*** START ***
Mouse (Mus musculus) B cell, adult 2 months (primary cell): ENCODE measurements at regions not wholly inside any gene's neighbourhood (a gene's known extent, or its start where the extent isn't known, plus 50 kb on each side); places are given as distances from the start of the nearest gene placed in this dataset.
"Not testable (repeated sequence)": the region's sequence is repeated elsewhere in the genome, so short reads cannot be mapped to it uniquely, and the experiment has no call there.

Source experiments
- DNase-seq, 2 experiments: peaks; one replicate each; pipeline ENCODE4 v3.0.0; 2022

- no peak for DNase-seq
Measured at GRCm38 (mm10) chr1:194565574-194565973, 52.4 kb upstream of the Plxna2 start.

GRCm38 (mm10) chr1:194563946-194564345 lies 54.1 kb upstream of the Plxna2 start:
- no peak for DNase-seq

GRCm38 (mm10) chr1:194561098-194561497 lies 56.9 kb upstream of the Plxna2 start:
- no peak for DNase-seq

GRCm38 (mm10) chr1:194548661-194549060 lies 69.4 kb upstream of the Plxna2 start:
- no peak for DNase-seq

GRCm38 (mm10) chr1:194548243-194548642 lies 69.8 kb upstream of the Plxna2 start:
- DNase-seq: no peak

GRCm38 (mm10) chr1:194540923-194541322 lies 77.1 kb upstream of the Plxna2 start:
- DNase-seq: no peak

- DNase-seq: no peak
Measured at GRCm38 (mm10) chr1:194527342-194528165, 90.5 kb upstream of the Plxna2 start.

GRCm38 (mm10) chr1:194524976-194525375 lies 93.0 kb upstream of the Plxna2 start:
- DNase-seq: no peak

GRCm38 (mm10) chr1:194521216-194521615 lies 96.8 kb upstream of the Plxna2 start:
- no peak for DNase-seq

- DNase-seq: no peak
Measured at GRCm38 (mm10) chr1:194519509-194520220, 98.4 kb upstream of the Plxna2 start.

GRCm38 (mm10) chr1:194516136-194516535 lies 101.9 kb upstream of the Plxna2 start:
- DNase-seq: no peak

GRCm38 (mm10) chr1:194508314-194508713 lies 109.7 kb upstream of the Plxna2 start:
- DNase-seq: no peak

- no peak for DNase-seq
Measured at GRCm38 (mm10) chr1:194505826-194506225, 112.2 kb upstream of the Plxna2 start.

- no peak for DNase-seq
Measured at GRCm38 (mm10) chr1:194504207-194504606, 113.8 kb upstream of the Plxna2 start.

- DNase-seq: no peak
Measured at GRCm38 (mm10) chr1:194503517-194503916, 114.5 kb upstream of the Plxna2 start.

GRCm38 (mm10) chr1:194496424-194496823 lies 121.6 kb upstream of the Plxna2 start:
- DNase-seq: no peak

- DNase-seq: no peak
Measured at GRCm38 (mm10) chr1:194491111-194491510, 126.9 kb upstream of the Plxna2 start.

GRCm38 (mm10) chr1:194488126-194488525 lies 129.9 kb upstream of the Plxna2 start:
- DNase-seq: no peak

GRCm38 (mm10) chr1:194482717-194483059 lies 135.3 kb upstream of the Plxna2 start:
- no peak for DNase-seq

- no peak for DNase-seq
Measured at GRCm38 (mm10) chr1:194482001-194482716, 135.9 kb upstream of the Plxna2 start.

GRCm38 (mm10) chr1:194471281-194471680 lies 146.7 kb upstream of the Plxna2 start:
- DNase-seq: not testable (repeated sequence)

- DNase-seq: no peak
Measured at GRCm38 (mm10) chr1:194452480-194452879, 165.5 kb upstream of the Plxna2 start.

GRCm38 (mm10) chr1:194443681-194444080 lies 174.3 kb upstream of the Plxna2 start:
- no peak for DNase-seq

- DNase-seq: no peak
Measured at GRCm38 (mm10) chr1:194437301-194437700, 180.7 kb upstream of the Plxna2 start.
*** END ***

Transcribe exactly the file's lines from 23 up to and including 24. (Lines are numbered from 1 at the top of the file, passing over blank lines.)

- DNase-seq: no peak
Measured at GRCm38 (mm10) chr1:194519509-194520220, 98.4 kb upstream of the Plxna2 start.